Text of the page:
Defendant, a non-Native American practitioner of Native American religion, challenged his conviction as a religious exercise violation where there was no evidence that defendant was trafficking in eagle parts. Employing a RFRA analysis, the court found that while the limitation under the BGEPA to members of federally-recognized Indian tribes did substantially burden defendant's exercise of religion, the government asserted a compelling interest in protecting a rare species and maintaining Indian culture that was administered through the least restrictive means (e.g., the permit process). For further discussion on religious challenges to the BGEPA by non-Native Americans, see Detailed Discussion of Eagle Act .
Defendant David William Lundquist moves to dismiss the two-count information charging him with violations of the Bald and Golden Eagle Protection Act ("BGEPA"), 16 U.S.C. § 668. Lundquist's position is that under the Religious Freedom Restoration Act ("RFRA"), 42 U.S.C. § 2000bb, the BGEPA limitation on possession of eagle parts violates his right to free exercise of religion. Lundquist also asserts that the BGEPA is invalid under the Commerce Clause of the United States Constitution because the activity in question, possession of eagle parts, does not substantially affect interstate commerce. Finally, Lundquist asserts that the criminalization of possession of bird parts is a violation of his privacy rights.
Lundquist has been charged with two counts of possession of protected bird feathers and parts, in violation of 16 U.S.C. § 668(a). The feathers and parts were found by law enforcement agents on August 26, 1992, while the agents were executing a search warrant that called for seizure of evidence relating to other crimes of which defendant was suspected. The two count information supersedes an original eleven-count information that the government dismissed.
Lundquist is an American citizen who practices Native American religion as part of what he asserts to be his deeply and sincerely held religious beliefs. He is not an enrolled member of a legally recognized Indian tribe, though he claims Indian descent via his grandfather, who also was not enrolled, but whose parents were part Cherokee and part Lakota Sioux.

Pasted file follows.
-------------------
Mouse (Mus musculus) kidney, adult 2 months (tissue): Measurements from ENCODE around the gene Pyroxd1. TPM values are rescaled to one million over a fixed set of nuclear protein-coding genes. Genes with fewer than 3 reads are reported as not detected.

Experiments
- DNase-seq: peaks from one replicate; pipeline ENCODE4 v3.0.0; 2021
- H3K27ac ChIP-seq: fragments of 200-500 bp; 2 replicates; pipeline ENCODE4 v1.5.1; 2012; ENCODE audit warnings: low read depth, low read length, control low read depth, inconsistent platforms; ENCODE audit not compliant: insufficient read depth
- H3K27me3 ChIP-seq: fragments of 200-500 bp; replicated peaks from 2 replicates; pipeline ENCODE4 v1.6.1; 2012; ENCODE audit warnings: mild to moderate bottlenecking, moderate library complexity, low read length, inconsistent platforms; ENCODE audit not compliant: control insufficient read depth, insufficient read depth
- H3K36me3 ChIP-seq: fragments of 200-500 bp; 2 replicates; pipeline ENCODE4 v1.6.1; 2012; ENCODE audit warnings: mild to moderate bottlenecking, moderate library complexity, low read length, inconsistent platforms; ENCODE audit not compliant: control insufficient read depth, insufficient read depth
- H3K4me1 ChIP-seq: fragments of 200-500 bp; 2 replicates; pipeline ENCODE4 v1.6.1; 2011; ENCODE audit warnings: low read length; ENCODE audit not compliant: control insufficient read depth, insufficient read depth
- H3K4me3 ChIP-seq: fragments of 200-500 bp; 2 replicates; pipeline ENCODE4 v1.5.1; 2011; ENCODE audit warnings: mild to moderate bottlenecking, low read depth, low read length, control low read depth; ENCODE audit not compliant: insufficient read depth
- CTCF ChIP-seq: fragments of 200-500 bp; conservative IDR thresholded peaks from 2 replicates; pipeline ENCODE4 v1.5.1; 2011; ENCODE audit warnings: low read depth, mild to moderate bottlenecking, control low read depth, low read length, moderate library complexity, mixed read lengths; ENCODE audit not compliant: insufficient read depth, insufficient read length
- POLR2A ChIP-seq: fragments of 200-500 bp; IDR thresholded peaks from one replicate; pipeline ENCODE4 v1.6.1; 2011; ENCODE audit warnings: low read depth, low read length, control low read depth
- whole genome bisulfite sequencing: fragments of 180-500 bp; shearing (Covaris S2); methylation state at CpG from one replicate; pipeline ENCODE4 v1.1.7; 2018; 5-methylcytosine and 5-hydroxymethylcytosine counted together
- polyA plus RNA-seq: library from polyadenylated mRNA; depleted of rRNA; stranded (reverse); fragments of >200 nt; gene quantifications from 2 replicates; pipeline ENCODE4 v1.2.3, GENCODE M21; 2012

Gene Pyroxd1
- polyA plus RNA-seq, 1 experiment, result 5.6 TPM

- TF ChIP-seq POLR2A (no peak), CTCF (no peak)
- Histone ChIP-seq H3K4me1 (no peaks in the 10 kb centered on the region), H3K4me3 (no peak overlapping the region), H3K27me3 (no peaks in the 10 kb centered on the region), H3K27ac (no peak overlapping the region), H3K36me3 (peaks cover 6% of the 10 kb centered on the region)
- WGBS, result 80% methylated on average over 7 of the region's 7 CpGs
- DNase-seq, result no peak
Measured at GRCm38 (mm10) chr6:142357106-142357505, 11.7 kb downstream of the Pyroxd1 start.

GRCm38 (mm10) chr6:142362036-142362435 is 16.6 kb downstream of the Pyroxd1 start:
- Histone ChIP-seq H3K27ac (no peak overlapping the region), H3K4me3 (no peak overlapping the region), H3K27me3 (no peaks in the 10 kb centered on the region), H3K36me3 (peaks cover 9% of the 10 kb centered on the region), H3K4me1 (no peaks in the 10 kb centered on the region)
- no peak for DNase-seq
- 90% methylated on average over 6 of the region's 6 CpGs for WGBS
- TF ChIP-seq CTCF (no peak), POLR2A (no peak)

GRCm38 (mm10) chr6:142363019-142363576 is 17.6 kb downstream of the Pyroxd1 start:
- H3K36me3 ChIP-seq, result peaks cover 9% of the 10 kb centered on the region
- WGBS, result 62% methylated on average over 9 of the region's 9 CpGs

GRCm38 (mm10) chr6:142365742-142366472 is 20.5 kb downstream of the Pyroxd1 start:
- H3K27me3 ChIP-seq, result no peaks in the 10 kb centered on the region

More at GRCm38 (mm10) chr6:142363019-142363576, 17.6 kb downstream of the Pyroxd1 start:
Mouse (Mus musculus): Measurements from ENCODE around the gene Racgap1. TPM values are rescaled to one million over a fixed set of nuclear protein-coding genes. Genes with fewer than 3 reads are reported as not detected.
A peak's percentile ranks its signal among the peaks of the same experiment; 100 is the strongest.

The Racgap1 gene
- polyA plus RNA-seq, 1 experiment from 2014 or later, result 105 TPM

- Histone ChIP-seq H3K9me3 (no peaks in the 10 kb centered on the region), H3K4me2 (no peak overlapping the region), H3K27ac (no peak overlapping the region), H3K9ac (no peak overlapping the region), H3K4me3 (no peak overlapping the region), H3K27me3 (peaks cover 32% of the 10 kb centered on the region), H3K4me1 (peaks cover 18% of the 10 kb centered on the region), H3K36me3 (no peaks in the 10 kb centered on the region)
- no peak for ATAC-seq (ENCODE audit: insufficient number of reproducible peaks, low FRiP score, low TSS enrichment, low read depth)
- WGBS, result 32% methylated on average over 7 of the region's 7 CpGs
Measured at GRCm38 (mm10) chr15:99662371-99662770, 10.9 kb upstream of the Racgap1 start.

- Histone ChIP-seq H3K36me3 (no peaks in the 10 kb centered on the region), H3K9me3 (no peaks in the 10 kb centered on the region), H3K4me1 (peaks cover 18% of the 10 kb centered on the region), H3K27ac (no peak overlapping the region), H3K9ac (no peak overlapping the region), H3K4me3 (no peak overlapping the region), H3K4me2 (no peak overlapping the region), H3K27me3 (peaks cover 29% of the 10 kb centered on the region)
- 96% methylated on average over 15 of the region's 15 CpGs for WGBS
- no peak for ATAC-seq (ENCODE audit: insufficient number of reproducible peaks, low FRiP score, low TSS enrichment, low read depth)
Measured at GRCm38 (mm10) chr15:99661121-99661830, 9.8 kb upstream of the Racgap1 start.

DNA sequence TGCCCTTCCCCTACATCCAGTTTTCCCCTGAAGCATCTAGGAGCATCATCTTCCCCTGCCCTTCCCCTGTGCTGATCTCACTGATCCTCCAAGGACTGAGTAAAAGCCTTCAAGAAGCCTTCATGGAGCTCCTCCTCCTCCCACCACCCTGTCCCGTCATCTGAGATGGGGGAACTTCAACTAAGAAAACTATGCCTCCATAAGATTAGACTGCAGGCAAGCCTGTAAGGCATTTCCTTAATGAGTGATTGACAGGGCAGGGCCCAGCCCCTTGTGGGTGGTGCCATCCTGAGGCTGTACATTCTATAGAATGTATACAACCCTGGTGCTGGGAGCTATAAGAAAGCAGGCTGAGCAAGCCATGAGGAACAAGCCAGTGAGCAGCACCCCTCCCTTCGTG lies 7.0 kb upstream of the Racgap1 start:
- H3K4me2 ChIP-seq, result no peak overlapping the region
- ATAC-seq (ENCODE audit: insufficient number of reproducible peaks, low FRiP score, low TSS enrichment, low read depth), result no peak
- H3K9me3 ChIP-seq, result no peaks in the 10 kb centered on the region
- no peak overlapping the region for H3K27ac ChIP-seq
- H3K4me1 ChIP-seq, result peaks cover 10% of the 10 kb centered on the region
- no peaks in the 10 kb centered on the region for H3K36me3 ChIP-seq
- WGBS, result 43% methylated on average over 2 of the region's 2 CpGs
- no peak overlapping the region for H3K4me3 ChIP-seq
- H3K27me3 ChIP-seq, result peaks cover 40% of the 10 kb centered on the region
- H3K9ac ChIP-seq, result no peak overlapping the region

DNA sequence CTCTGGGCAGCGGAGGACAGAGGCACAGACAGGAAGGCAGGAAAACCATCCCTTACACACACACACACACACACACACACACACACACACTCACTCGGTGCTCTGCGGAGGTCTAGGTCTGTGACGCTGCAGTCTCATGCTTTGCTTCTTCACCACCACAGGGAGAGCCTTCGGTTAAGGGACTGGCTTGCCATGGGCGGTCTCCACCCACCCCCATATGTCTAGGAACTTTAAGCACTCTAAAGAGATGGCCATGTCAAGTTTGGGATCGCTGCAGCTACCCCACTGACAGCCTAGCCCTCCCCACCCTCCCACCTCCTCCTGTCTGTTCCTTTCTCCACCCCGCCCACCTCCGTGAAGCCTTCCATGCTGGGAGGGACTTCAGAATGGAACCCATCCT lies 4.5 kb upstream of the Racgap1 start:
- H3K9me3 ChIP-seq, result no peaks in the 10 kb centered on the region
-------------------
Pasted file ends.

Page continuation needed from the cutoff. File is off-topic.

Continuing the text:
In August of 1992, Lundquist was charged with possession of golden and bald eagle parts and feathers in violation of the BGEPA. Lundquist received a golden eagle head as a gift from an individual in Arizona, and received a feather as a gift from a Native American following participation in an Indian religious rite. Lundquist regards these eagle parts as sacred religious symbols, which are to be preserved and revered. Lundquist testified at a hearing on May 24, 1996, that the use of eagle feathers and parts is necessary in performing the specific religious practices in which he engages as part of his religious belief.
There is no evidence to suggest that Lundquist possessed the bird parts following an illegal taking, or that he was trafficking in the bird parts.
The BGEPA prohibits, among other things, taking or possessing bald or golden eagles without a permit. 16 U.S.C. § 668(a) provides, in relevant part, that:
Whoever, within the United States or any place subject to the jurisdiction thereof, without being permitted to do so as provided in this subchapter, shall knowingly, or with wanton disregard for the consequences of his act take, possess, sell * * * transport, export or import at any time or in any manner, any bald eagle commonly known as the American eagle, or any golden eagle, alive or dead, or any part, nest or egg thereof of the foregoing eagles, or whoever violates any permit or regulation issued pursuant to this subchapter, shall be fined not more than $5,000 or imprisoned not more than one year or both.
A properly enrolled Indian may receive golden or bald eagle carcasses, parts or feathers through a permit system run by the U.S. Fish and Wildlife Service. The permit application requires an Indian to list (1) the species and number of eagles requested;